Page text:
When I was growing up I heard two key narratives about “our people,” my Irish ancestors. Though I now look back at them with a bit less sentimentality, these stories nonetheless formed my sense of identity and “what it means to be Irish and of Irish descent.” The first I’m sure was perpetuated thanks to Thomas Cahill’s New York Times best-seller “How the Irish Saved Civilization.”
At an early age it was instilled in me that the progress of Western Civilization, with her triumphs of faith and art and thought, would never have been ultimately preserved and thus sustained if not for the Irish. Without the Irish scriptoriums during “the dark ages” the medieval universities, libraries or cathedrals would never have come to be. Virgil and Cicero would have gone extinct and without the revolutionary change of writing in the vernacular the great works of Chaucer and Shakespeare never would have been penned. There would be no medieval mind like Aquinas, if not for his philosophy professor at Naples, Peter of Ireland. It was Irish missionaries even as recently as the last century, that went off and converted whole nations, and in some cases, reconverted where the light of Christ had gone dim.
“Our people” had nurtured the light of faith, of beauty and of classical wisdom, while the rest of the civilized world plunged into ignorance and paganism. Their distance from the continent meant it was excluded from the Roman Empire, and thus never suffered the ill effects of fall and rapid descent into darkness. Indeed, when the fire of such things as art and books and Christianity were eventually rekindled centuries later, it was thanks to the Irish. While the sun’s light waned in the rest of the West, in Ireland, her brilliance continued to guide, illumine and inspire.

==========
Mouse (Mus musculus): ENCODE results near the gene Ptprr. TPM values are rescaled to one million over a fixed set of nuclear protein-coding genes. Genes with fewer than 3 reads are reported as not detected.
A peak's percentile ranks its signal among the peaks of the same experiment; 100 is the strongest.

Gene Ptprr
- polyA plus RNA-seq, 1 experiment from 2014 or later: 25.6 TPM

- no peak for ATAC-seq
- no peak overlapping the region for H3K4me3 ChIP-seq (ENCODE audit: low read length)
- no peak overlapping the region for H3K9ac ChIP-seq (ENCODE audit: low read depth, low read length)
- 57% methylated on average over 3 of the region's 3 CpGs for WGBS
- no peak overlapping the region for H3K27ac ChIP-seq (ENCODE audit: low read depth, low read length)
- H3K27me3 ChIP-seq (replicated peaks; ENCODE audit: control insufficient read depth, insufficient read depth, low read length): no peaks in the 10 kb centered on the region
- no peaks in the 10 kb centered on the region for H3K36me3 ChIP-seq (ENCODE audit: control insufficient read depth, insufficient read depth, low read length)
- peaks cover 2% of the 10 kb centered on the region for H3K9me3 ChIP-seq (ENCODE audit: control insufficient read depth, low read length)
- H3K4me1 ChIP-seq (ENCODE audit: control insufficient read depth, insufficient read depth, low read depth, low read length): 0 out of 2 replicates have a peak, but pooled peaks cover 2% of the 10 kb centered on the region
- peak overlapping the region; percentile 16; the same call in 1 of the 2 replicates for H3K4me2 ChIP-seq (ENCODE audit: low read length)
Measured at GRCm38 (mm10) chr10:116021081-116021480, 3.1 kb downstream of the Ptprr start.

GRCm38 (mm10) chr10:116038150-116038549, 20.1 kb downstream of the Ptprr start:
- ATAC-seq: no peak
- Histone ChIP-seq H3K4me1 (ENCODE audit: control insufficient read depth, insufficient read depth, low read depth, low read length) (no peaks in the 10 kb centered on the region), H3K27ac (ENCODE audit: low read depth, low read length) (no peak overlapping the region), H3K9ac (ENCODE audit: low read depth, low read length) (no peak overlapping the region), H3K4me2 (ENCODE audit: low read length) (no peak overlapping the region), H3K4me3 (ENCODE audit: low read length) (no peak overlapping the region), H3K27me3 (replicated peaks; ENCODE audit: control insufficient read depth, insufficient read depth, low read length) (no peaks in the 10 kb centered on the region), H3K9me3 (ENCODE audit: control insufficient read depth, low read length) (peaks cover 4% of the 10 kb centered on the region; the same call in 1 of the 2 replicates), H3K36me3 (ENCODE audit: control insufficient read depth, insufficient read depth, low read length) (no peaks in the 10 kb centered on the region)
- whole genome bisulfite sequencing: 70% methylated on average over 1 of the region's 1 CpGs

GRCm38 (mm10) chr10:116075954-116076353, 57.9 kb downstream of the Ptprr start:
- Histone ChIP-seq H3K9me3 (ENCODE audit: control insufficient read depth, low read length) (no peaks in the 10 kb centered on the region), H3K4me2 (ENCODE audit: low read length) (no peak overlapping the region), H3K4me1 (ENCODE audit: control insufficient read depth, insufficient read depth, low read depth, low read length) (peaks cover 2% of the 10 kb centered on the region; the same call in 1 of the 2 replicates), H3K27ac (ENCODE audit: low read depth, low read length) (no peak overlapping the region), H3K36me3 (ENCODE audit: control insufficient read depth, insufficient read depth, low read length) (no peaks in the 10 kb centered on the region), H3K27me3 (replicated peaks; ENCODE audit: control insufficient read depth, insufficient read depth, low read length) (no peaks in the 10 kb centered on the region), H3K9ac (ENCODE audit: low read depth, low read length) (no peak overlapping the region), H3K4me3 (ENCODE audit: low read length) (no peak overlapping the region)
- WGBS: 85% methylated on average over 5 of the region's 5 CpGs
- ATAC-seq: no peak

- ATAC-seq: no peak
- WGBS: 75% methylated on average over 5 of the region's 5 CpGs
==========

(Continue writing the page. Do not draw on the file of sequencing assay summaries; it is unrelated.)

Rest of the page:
The second narrative was that for generations my Irish ancestors suffered under the oppressive rule of the British, who even in the modern era sought to suppress and exterminate the Irish people whom they deemed subhuman. This was a grave offense that later generations were never to forget. This was manifested in our cheering for “England out of Ireland” in the annual NYC St. Patrick’s Day parade in which my relatives and I proudly marched. I remember watching a rather glowing documentary on Disraeli with my father whose commentary made me think he belonged in the 9th ring of Dante’ Inferno (which wouldn’t have been conceived of, by the way, without the Irish’s preservation of literature—see narrative one).
The odious reign of the British was personified in one particular Viscount Thomas de Vesci, who commanded the local manor and taxed my fore bearer’s farm in Co. Laois till the inevitable foreclosure—the common practice whereby the people became starved tenants on their ‘own’ land. These stories were often recounted at family gatherings when, especially after a funeral mass, we sang songs together like “The Fields of Athenry.”
A small knitted square of multi-colored yarn that lived in my parent’s living room was a constant reminder of the evil that once reigned in Ireland. I once commented on its ugliness and was promptly rebuked. It had been made by my great grandfather Harrington when he had been remanded to Port Laoise Prison running messages for the Irish freedom fighters. He was 15.